Estimate To Inform Investment Decisions

Some people think estimating is “crystal ball gazing” (@agilemanager, 2 Nov 2012) leading to “bad decisions” (@WoodyZuill, 2 Dec 2012). I’m not one of them.

I don’t always estimate. Nor do I necessarily estimate everything. But I find estimating helpful when considering investment proposals. This is true whether picking the next user story or commissioning an entire project.

Admittedly estimating is not an exact science so I think George Dinwiddie (@gdinwiddie, 27 Feb 2013) summed it up nicely when he tweeted that “estimates turn the unknown into the unsure, based on someone else’s expertise”.

I believe that even estimates with caveats help the business make better investment decisions.

My ‘Ideal’ world

Woody Zuill lives in my ideal world. His team don’t estimate because they don’t need to. This tweet summarises Woody’s approach to development (@WoodyZuill, 23 Feb 2013):

Lets explore, code, ship, amplify learning, steer, repeat. Gotta discover the path. No guarantees.

Woody’s approach is the epitome of Agile product development. The approach is particularly applicable to his situation. He has a small team of well understood capability in a situation of high trust.

Woody tweets and blogs quite a lot about having no-estimates in his team. If you want to get his view first hand then have a look at his No Estimate Programming Series or follow him on twitter (@WoodyZuill).

Woody’s team pulls a small user story off the product backlog based on the priority set by the product owner. The product owner trusts the dev team to deliver the user story in a timely fashion. The business is happy pay the development team to deliver a series of these user stories even when some of those stories are completely exploratory.

I have, at times, been in a similar situation to Woody and not needed estimates. But there are other times, quite a lot of other times, when I have very much needed them.

Why I estimate

Although understanding is a nice side effect of estimating I disagree with Mike Cottmeyer who believes shared understanding is the real reason we estimate.

I estimate because I need to know how much the software development effort will cost. Conversely, if I know how much money I have (i.e. cost is fixed) then estimating lets me know how much stuff I’ll get for the money. Of course it is usually the customer that is driving these questions. They want to know what it will cost; what they will get.

In fact there are two points when the customer wants to know the cost. When:

  • Prioritising work
  • Commissioning work

Prioritisation

Prioritisation is a fundamental of Lean-Agile. Teams take the top priority items and deliver them. The pro-estimation and no-estimation camps are agreed on this. Where they differ is whether estimation helps in this process.

The no-estimate guys dodge doing estimates by only taking on small items. Other teams do put an estimate on items in the product backlog – whether days, ideal days, story points, T-shirt sizes or whatever. Either way the business ends up with what they need, an idea of cost on which to base their prioritisation decisions.

No estimate – No sale

Reading the tweets and posts on Agile estimating I get the impression the “pro” and “no” camps live on different planets. This difference is particularly evident when talking about the commissioning of new work.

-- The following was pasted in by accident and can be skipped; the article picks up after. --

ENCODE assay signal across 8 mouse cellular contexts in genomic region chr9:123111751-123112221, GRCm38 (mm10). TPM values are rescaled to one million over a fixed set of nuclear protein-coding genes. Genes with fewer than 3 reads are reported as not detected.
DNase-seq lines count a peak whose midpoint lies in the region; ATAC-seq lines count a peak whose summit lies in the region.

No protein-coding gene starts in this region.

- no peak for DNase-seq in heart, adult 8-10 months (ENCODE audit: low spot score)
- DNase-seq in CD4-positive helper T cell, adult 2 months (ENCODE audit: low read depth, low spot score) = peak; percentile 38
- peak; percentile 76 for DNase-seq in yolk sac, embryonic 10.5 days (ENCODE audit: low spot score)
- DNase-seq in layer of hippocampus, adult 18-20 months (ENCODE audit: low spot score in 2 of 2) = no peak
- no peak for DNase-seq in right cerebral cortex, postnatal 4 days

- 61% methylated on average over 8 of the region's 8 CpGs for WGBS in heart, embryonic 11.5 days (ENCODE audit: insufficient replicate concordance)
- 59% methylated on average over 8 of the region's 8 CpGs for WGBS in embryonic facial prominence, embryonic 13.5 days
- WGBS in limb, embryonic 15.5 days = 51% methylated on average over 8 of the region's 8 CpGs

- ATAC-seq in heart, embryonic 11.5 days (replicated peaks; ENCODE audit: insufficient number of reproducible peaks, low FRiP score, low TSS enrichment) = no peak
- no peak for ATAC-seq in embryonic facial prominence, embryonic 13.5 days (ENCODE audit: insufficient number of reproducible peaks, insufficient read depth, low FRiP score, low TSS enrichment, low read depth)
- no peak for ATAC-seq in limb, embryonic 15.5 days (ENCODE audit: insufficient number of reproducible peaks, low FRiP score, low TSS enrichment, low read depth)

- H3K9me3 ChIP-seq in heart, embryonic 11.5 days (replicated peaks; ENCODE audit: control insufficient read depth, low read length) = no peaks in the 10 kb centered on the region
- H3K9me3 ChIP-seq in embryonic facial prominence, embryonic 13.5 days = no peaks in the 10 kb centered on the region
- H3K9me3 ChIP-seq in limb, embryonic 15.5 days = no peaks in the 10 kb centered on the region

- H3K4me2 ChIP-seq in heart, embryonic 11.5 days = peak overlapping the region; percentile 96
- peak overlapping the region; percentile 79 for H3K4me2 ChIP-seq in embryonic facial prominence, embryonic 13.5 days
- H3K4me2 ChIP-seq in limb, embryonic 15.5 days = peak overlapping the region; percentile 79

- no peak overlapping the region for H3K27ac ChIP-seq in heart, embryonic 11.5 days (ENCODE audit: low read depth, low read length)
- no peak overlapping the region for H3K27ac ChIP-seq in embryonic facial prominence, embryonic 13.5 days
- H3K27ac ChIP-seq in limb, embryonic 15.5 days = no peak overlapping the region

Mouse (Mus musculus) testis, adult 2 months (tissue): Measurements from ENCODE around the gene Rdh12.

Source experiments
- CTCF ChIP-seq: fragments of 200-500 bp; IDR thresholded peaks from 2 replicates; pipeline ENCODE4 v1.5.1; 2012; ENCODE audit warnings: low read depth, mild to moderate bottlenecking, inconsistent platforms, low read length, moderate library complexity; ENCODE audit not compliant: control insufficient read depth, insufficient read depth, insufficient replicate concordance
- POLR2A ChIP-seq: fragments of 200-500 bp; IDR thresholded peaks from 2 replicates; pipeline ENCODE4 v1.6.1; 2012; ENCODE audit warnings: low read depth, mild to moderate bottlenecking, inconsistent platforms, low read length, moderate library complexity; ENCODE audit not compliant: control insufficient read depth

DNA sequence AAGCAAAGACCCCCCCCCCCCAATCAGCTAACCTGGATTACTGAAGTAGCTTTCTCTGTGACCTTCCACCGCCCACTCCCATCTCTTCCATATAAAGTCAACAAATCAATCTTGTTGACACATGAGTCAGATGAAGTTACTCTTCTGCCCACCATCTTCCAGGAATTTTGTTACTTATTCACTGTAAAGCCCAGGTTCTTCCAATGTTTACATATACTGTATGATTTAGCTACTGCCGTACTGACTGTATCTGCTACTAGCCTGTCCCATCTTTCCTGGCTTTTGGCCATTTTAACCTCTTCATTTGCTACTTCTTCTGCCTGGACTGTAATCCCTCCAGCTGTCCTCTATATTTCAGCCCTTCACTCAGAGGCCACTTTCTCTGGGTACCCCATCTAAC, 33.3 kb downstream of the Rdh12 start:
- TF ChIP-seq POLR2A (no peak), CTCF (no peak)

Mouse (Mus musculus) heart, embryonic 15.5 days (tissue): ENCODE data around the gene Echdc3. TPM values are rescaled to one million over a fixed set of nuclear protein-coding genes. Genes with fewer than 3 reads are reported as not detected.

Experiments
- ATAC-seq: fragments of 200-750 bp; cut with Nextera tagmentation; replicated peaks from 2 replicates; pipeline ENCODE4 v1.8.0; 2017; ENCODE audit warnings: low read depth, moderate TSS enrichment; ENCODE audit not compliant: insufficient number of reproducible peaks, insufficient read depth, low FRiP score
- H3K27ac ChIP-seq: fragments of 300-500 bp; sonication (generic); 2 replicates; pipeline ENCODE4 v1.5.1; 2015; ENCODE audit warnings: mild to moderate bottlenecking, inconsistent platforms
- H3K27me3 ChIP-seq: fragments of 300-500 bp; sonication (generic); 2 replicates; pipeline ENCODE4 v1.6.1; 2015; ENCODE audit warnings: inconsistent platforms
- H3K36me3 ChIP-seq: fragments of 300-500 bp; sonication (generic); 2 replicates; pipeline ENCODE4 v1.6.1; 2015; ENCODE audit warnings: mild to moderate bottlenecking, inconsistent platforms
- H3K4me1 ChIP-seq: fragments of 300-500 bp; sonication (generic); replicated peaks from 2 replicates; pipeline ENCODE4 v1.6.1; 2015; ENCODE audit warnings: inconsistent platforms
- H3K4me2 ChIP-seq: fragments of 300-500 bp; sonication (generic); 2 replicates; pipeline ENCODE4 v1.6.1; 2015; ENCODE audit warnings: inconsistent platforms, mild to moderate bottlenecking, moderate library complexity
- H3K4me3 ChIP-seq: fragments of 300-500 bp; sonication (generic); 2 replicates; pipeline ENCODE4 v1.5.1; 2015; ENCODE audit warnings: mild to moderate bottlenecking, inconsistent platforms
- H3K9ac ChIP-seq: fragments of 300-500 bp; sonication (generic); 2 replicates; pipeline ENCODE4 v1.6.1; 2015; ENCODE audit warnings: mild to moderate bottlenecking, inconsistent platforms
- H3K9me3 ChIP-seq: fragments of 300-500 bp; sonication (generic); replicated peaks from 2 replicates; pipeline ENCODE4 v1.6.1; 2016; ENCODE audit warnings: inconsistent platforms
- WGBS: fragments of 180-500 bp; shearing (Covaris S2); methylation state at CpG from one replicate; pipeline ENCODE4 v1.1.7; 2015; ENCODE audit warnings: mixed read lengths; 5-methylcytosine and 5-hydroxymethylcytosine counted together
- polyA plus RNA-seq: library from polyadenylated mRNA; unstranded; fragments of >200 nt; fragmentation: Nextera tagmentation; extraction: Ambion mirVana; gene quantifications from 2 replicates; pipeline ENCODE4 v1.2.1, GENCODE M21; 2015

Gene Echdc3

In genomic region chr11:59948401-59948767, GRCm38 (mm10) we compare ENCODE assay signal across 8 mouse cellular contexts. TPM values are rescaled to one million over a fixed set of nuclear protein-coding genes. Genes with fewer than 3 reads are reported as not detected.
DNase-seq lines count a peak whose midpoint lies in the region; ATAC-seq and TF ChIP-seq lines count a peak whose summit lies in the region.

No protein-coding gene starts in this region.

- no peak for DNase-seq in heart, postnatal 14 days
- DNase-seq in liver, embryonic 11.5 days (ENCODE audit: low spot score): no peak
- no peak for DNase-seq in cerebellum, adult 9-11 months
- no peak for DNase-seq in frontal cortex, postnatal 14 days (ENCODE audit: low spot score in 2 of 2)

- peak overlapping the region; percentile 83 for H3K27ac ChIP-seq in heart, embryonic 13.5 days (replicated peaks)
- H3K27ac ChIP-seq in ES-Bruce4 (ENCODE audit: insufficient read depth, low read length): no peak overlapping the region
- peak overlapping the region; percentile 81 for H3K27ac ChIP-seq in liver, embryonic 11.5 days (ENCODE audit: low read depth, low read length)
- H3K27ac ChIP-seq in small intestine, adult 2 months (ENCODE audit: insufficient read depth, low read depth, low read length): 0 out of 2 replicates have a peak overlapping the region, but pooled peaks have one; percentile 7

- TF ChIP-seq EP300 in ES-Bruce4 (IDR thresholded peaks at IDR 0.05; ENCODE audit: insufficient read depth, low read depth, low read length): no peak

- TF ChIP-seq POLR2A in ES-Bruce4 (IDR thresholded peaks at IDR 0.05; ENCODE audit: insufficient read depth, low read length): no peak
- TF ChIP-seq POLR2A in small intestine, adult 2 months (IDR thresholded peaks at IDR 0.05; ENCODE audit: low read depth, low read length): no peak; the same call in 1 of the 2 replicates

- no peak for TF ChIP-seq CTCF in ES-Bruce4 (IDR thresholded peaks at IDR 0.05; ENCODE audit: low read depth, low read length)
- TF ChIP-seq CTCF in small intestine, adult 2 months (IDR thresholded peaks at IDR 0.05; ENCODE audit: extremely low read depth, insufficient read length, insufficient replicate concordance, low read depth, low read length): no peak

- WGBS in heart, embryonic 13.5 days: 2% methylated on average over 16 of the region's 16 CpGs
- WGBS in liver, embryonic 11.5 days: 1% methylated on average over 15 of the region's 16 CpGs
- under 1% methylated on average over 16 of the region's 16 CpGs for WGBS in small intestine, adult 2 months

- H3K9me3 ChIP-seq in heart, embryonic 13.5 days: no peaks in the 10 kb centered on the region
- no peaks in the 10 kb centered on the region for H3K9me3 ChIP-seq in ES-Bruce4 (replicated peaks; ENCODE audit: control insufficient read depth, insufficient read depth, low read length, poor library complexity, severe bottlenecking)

Ron Jeffries (@RonJeffries, 22 Feb 2013) condensed the commissioning issue down to a single question:

I have $N to spend for new product idea X. Can we get a profitable product X with only $N?

To answer this question some folk, myself included, advocate estimates. Estimate the work. Cost the work. Put a price on the work. Give the business the choice whether to invest or not. Mike Cohn, the guy who wrote the book on Agile Estimation (Cohn, 2006), thinks estimates are useful for exactly this kind of investment decision and uses an overheard customer conversation about estimates to illustrate this.

In contrast the no-estimation folk think that estimates don’t help. Not ever. And not for investments decisions. For example Woody Zuill tweeted “Estimates mislead and result in bad decisions” (@WoodyZuill, 2 Dec 2012). When addressing Ron Jeffries’s investment question Woody Zuill said: “I suggest we need something better than estimates. Estimates are faulty. Why do you trust them?” (@WoodyZuill, 25 Feb 2013).

That might be Woody’s experience but not mine. I trust the estimates I use because I can back them with data (which is also my counter to David Anderson’s accusation of “crystal ball gazing”).

Ignoring the fact some people can get trustworthy estimates, what isn’t clear is where we find the “something better than estimates” that Woody is proposing. So far the no-estimate guys don’t have an answer.

This leads some to believe the no-estimate camp is incapable of dealing with an investment situation:

  • “its is /really/ hard for someone with a heavy bootstrap bias [like the no-estimate guys] to construct an investment style pitch” (Adam Goucher, @adamgoucher, 24 Feb 2013)
  • ‘Cust: “About how much will this cost me?” You: “You shouldn’t ask that question.” Cust leaves. Is that it?’ (George Dinwiddie, @gdinwiddie, 25 Feb 2013).

So, for the moment at least, if you need to pitch to a customer then you’ll need to estimate.

References

Cottmeyer, M. (2011, 18 Sep). The Real Reason We Estimate. Leading Agile.

Cohn, M. (2012, 30 Nov). Overheard during Customer conversation about estimates. Mountain Goat Software.

Cohn, M. (2006). Agile Estimating and Planning. Prentice Hall.

Zuill, W. (2012, 10 Dec). No Estimate Programming Series – Intro Post. Life, Liberty, and the Pursuit of Agility.

7 thoughts on “Estimate To Inform Investment Decisions

  1. Hi Steve,

    Aren’t the ‘no-estimate’ teams actually doing estimation, since they base their theory on all work being ‘small enough’ not to need estimates, but to achieve this the team has to break the work into small chucks, so they have to have an estimate (whether stated or not) of the size of the work in order to know that it is small enough, or if they think it is ‘too big’ they split it. I see this as a form of estimating but the output isn’t a story point or man hours, it’s a list of features of size ‘n’.